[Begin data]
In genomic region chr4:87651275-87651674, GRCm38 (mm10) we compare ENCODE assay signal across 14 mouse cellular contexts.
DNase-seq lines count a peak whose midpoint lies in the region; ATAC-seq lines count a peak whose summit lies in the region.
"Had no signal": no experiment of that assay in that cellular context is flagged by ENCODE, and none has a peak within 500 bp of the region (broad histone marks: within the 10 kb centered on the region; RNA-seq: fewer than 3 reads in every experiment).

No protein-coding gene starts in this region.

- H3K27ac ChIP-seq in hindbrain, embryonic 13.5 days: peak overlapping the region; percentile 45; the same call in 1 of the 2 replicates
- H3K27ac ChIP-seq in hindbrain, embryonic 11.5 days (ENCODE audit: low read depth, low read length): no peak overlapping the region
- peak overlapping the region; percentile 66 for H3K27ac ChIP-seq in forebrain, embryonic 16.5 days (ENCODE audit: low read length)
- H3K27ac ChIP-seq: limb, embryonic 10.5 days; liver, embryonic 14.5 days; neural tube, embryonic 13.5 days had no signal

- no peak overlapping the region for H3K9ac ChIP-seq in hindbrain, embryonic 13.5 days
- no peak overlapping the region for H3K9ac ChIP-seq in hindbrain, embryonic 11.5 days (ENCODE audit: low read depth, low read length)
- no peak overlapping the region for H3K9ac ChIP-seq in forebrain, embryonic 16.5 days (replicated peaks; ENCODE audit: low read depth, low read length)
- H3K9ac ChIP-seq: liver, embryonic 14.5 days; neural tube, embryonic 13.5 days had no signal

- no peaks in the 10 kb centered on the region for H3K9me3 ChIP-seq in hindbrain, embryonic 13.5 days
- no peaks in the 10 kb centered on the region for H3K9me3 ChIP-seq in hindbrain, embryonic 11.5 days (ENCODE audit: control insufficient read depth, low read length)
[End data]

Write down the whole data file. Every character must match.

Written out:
In genomic region chr4:87651275-87651674, GRCm38 (mm10) we compare ENCODE assay signal across 14 mouse cellular contexts.
DNase-seq lines count a peak whose midpoint lies in the region; ATAC-seq lines count a peak whose summit lies in the region.
"Had no signal": no experiment of that assay in that cellular context is flagged by ENCODE, and none has a peak within 500 bp of the region (broad histone marks: within the 10 kb centered on the region; RNA-seq: fewer than 3 reads in every experiment).

No protein-coding gene starts in this region.

- H3K27ac ChIP-seq in hindbrain, embryonic 13.5 days: peak overlapping the region; percentile 45; the same call in 1 of the 2 replicates
- H3K27ac ChIP-seq in hindbrain, embryonic 11.5 days (ENCODE audit: low read depth, low read length): no peak overlapping the region
- peak overlapping the region; percentile 66 for H3K27ac ChIP-seq in forebrain, embryonic 16.5 days (ENCODE audit: low read length)
- H3K27ac ChIP-seq: limb, embryonic 10.5 days; liver, embryonic 14.5 days; neural tube, embryonic 13.5 days had no signal

- no peak overlapping the region for H3K9ac ChIP-seq in hindbrain, embryonic 13.5 days
- no peak overlapping the region for H3K9ac ChIP-seq in hindbrain, embryonic 11.5 days (ENCODE audit: low read depth, low read length)
- no peak overlapping the region for H3K9ac ChIP-seq in forebrain, embryonic 16.5 days (replicated peaks; ENCODE audit: low read depth, low read length)
- H3K9ac ChIP-seq: liver, embryonic 14.5 days; neural tube, embryonic 13.5 days had no signal

- no peaks in the 10 kb centered on the region for H3K9me3 ChIP-seq in hindbrain, embryonic 13.5 days
- no peaks in the 10 kb centered on the region for H3K9me3 ChIP-seq in hindbrain, embryonic 11.5 days (ENCODE audit: control insufficient read depth, low read length)